Shazam!: Loveable but lacklustre CGI

Chosen family: The relationship between Billy Batson and Freddy is what classic bromances are made of.

Chosen family: The relationship between Billy Batson and Freddy is what classic bromances are made of.   | Photo Credit: Steve Wilkie

DC’s attempt at a laugh-out-loud superhero film would soar high and fast if not for its disappointing special effects

So far, a DC film has been about building a broody atmosphere (Suicide Squad) or incredibly ambitious visual effects (Aquaman). The DC extended universe (DECU) efforts have largely been serious movies with too little levity. For the first time, director David F. Sandberg presents a bag of tricks, one that is really heavy with humour. The latest from the DC camp, Shazam! completely turns DECU’s principals on its collective head. It’s commendable for being a first but also because Sandberg’s previous work has been solely in the horror realm with Lights Out and Annabelle: Creation.

  • Director: David F. Sandberg
  • Cast: Zachary Levi, Mark Strong, Asher Angel, Jack Dylan Grazer, Djimon Hounsou
  • Storyline: When a teenager receives magical superpowers, he ends up having to fight seven deadly monsters to save the world

With Shazam!, Sandberg delivers a young superhero film generously laced with comedy and a heartwarming crux to boot. A silly origin story is cleverly balanced with real world problems, and so many ‘aww’-inducing moments. It’s an effective well-rounded formula that has worked for DC’s competition up till now. A young foster kid — battling with abandonment — receives magical abilities from a wizard but has to battle the seven deadly sins to save the world. At the centre of the film, is the universal desire for familial love but before the tear ducts are stimulated, Sandberg has already gone through plenty of zingers.

In standard DC fare, Shazam! initially starts off shaky, unable to fully draw us in. Asher Angel as a young Billy Batson plays into the delinquent foster kid brilliantly. But it’s Zachary Levi’s turn as the Batson’s transformed 30-something uber buff superhero that definitely steals everyone’s thunder (and lightening). Levi — known for his geek-cute turn in Chuck and the suave doctor from The Marvelous Mrs. Maisel — does a fantastic job in retaining his character’s child-like glee, excitement and even fear. The sheer incongruency of his juvenile emotions presented by a jacked physical exterior alone supplies plenty of humour. But Sandberg continues to deliver (humorous) blow after another. The relationship between Batson and his differently-abled foster brother, Freddy (Jack Dylan Grazer) is what classic, if somewhat reluctant, bromances are made of. Though Shazam!’s highs far exceed its lows, the disappointment is hard hitting. In 2019, it’s downright unacceptable to present shoddy CGI effects in a film, especially one that’s backed by ginormous big studio budgets. Mark Strong couldn’t completely manifest his supervillain Thaddeus Sivana’s evilness. But the seven deadly sins that inhabit the antagonist have a physical manifestation that’s more suspect than scary. Hilariously, the creatures’ taloned claws seize their human victims with grips looser than out-of-style anti-fit jeans that sit well below its wearer’s posterior.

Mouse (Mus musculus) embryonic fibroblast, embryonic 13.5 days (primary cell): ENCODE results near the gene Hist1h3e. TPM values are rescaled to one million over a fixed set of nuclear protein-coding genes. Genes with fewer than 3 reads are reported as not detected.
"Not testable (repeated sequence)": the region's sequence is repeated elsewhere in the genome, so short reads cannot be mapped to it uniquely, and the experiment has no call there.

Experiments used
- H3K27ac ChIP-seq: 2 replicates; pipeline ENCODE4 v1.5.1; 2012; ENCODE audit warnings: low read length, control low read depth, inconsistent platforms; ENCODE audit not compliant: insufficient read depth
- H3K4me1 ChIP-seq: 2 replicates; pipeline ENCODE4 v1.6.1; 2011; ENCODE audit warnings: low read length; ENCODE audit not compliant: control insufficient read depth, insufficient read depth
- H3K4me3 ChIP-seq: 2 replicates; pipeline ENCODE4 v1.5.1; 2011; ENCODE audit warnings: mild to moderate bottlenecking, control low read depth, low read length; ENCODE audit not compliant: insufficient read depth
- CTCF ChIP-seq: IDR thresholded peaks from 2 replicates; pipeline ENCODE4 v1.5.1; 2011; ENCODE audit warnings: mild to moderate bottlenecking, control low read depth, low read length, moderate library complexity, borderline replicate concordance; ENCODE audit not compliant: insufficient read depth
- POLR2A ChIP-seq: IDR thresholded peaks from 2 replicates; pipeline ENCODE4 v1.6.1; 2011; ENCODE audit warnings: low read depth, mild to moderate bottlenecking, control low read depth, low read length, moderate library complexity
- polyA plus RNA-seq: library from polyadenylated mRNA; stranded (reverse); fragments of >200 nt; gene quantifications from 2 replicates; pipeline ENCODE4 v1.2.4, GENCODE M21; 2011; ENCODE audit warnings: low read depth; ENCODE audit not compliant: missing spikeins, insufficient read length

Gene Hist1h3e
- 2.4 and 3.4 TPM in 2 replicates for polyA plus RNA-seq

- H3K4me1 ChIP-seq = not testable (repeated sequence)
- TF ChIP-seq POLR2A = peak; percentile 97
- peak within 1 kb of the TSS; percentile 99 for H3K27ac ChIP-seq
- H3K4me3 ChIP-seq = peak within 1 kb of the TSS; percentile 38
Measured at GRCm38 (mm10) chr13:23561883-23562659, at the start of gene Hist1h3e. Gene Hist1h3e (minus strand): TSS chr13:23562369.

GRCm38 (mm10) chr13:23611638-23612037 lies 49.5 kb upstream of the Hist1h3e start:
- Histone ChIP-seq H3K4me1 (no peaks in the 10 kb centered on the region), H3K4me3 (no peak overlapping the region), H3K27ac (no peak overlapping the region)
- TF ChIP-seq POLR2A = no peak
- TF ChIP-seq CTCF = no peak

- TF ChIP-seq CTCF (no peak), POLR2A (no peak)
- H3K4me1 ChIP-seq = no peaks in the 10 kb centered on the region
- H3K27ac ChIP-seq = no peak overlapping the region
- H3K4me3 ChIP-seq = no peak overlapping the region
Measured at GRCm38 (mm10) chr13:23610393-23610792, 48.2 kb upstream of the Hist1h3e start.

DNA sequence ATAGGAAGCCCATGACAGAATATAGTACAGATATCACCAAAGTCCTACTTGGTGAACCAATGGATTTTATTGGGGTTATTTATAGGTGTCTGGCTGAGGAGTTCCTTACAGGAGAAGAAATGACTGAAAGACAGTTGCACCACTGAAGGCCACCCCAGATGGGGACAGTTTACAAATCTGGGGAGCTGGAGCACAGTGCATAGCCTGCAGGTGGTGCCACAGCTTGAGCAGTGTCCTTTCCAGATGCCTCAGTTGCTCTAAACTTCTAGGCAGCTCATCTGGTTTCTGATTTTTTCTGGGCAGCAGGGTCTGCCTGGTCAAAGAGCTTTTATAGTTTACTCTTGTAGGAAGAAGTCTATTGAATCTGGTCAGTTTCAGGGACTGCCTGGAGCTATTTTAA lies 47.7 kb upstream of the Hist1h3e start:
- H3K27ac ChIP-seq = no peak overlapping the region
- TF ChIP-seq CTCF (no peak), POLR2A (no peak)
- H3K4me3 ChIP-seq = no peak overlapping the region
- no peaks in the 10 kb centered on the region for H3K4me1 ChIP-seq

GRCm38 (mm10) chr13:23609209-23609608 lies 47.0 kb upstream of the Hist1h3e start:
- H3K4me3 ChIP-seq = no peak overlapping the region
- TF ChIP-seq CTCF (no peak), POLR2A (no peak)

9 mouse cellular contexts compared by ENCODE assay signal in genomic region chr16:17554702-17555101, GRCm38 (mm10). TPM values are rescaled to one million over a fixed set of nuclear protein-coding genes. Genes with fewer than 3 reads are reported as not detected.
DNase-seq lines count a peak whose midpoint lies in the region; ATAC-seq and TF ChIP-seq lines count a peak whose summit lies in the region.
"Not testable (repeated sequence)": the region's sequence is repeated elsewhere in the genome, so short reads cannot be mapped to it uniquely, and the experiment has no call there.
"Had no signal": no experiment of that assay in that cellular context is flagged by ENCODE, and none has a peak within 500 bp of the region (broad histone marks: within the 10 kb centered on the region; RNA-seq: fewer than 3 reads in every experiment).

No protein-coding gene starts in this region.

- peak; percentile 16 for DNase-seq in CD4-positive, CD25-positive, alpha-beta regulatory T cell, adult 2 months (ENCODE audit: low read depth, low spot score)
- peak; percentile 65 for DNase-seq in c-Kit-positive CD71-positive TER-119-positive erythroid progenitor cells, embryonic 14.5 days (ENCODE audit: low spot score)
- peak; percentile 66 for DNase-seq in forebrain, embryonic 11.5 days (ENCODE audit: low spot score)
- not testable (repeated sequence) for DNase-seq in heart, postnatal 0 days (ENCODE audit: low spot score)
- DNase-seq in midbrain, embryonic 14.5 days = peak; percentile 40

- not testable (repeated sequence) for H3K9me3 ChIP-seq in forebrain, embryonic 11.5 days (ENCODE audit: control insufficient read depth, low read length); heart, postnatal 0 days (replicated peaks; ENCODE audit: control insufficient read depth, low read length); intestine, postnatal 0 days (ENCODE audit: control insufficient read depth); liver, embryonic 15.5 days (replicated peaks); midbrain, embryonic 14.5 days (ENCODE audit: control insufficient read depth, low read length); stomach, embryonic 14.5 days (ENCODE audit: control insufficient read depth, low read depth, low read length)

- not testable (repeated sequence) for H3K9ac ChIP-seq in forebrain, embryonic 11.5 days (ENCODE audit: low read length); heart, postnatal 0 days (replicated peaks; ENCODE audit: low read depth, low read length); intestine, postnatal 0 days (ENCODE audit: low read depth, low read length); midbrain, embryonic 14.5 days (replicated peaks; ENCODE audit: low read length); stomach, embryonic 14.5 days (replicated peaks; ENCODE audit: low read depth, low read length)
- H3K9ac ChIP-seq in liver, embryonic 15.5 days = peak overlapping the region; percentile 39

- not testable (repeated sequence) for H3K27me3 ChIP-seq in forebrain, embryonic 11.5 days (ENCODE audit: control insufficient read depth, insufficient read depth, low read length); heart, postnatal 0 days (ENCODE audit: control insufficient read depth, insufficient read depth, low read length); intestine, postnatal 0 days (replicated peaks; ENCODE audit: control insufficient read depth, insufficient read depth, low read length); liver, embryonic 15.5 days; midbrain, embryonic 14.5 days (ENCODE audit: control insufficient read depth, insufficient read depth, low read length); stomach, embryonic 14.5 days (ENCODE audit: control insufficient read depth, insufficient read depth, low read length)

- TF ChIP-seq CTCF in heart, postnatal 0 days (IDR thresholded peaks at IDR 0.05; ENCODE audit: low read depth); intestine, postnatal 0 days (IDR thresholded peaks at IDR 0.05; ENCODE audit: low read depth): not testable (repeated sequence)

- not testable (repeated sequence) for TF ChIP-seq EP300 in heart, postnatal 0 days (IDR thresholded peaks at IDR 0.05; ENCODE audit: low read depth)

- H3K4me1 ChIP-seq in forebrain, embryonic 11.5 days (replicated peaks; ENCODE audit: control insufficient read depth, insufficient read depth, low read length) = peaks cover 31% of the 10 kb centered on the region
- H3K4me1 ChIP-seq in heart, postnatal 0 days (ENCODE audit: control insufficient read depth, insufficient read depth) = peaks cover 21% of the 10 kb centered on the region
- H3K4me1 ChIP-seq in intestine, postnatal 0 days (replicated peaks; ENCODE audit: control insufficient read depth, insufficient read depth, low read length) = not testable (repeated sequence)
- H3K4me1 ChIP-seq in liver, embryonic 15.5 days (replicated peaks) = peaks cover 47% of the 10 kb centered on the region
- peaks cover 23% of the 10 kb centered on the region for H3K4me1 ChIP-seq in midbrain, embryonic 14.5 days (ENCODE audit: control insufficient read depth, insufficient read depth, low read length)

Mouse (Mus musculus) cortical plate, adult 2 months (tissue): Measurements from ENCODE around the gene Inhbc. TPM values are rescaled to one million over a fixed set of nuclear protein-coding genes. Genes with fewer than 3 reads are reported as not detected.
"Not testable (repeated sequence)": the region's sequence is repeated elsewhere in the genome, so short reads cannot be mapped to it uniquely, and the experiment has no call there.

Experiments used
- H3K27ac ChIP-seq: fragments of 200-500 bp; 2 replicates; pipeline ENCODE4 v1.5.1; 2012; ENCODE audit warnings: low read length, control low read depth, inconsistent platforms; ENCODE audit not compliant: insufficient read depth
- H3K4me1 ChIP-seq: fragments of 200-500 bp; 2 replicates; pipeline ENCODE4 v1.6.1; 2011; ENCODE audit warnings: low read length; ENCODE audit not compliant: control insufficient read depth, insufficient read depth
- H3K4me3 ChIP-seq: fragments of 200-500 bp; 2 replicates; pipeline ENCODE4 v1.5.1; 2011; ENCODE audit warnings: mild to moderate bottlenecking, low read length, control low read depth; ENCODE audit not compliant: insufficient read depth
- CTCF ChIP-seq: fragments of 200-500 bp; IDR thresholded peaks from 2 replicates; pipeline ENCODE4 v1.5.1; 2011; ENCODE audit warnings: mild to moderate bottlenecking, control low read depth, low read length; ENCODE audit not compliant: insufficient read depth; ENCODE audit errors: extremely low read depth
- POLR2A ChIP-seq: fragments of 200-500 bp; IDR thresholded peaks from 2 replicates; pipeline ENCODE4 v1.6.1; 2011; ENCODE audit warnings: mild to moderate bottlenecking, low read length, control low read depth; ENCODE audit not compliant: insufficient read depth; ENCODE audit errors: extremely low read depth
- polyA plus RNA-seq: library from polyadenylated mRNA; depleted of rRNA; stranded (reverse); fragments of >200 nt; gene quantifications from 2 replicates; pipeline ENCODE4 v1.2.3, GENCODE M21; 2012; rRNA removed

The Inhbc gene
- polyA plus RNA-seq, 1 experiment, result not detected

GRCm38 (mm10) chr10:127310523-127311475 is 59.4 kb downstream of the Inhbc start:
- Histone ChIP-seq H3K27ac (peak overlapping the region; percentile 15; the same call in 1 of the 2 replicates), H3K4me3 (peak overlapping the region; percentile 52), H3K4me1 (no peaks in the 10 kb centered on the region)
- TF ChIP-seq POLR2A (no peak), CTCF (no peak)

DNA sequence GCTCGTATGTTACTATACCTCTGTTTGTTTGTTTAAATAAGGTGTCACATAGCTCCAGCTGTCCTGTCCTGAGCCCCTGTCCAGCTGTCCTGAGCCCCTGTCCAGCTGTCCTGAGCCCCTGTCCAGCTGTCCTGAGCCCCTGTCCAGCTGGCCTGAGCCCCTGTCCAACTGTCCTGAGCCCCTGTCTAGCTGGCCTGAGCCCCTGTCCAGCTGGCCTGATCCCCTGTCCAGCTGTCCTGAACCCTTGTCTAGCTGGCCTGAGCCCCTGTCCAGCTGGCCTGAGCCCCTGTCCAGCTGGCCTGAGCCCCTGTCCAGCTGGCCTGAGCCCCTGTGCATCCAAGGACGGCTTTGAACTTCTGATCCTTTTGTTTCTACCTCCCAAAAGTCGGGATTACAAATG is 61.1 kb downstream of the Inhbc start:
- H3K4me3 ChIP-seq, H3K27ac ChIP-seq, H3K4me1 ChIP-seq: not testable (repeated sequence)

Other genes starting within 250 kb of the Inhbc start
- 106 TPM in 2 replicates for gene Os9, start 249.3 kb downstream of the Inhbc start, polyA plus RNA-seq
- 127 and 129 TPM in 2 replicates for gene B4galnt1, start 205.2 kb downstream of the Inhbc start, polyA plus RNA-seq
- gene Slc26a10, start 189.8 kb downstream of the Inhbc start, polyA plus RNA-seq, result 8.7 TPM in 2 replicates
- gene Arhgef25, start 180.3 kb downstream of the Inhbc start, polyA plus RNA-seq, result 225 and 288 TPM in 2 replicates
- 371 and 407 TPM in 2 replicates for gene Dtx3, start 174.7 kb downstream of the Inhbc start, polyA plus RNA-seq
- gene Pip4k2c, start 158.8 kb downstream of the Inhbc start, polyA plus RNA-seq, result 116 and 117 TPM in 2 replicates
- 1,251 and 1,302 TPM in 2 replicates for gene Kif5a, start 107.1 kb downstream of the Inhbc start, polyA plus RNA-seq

The film’s climax, though exceptionally sweet, cannot level up to the larger-than-life superhero finales we’re accustomed to. Yet, it paves the way for a future franchise that will be just as enjoyable, if not more, as the rest of the DC offering. Just fix the CGI first, please.

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Printable version | May 23, 2020 3:42:16 AM |

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